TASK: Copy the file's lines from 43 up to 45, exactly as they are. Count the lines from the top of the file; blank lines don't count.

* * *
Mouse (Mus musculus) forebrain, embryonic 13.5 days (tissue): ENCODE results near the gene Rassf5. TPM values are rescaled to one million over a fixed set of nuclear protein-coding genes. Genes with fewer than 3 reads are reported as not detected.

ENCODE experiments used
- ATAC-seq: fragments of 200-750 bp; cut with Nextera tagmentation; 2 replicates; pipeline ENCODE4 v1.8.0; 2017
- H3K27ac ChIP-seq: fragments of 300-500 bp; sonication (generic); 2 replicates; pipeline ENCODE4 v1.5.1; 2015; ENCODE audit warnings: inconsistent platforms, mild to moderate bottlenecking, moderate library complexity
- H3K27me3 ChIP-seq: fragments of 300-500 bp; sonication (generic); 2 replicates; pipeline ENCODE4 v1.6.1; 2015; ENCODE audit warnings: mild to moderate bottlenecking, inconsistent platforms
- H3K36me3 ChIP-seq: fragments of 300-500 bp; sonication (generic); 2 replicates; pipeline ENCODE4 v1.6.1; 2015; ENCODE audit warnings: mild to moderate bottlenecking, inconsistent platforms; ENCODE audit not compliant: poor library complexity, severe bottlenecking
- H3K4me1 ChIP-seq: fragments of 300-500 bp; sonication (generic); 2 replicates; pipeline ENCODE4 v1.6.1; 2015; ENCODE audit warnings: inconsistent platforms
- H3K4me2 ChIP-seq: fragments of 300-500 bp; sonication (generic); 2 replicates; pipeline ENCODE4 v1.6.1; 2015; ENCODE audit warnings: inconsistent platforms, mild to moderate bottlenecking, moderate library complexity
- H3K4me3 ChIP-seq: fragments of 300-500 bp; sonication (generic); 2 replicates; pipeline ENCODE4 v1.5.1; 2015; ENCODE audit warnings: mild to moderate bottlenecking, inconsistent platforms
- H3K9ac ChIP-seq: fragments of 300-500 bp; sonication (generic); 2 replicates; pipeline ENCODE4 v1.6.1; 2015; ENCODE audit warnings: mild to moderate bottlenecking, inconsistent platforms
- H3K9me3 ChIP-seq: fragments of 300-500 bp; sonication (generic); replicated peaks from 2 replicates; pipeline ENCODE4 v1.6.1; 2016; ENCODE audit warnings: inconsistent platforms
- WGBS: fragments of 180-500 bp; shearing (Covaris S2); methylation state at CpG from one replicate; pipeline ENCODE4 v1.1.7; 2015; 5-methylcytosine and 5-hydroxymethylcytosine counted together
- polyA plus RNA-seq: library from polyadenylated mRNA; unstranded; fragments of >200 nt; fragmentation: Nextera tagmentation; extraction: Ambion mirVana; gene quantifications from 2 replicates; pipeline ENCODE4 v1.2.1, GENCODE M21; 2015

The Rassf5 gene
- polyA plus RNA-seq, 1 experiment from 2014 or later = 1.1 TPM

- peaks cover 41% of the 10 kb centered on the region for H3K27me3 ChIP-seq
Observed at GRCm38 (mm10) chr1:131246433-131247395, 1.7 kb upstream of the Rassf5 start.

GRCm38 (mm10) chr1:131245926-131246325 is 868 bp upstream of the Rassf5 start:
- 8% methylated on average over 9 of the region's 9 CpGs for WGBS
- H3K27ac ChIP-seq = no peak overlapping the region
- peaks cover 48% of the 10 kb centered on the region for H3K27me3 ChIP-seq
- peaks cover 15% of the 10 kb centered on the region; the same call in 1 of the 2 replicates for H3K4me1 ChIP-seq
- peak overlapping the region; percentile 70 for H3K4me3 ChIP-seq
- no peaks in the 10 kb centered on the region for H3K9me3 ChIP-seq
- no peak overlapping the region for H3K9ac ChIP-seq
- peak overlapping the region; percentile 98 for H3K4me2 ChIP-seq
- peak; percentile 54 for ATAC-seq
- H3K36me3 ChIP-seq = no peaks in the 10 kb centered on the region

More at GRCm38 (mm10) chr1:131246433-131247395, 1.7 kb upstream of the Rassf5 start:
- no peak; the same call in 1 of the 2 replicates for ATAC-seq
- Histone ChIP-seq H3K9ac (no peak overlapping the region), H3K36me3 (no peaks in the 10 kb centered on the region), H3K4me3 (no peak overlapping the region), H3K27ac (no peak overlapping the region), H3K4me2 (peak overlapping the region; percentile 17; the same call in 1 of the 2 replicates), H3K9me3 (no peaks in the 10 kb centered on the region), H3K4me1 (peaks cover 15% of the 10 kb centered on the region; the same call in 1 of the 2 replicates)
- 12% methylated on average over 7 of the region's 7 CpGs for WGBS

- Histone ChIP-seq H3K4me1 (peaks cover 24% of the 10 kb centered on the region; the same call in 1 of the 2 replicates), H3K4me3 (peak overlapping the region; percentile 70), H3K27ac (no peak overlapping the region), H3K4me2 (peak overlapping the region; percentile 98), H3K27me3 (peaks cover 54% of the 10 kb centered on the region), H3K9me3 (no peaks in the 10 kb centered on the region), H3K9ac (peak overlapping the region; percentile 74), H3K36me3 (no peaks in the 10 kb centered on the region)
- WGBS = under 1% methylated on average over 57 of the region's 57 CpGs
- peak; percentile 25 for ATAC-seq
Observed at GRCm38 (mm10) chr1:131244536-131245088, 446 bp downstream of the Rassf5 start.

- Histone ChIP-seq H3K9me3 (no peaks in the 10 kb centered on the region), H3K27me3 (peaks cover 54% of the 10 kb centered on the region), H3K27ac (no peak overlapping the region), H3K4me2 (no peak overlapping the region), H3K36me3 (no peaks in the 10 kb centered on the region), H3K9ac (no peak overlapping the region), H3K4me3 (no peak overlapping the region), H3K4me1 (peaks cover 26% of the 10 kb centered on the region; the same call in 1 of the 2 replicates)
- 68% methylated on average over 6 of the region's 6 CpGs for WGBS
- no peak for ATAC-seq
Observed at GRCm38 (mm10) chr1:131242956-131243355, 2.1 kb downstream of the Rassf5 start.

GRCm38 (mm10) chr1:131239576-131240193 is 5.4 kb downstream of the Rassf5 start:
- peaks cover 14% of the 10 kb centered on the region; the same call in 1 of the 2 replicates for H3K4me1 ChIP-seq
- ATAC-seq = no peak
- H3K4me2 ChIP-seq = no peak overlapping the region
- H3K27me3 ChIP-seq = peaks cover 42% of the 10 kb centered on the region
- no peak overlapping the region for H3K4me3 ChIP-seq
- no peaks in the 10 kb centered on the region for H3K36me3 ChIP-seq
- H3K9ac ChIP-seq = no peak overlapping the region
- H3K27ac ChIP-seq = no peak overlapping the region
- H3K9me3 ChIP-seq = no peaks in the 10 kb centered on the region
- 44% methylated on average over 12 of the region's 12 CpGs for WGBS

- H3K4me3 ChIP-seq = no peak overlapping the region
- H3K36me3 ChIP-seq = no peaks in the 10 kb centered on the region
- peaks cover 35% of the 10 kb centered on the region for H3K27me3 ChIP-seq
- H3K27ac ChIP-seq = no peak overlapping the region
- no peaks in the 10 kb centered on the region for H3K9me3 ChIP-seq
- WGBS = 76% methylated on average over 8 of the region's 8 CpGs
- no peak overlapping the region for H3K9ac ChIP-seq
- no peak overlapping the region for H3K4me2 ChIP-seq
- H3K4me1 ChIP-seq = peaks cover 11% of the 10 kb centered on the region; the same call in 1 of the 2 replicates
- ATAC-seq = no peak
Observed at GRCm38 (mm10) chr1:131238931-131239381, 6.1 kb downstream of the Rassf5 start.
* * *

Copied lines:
- ATAC-seq = no peak
- H3K4me2 ChIP-seq = no peak overlapping the region
- H3K27me3 ChIP-seq = peaks cover 42% of the 10 kb centered on the region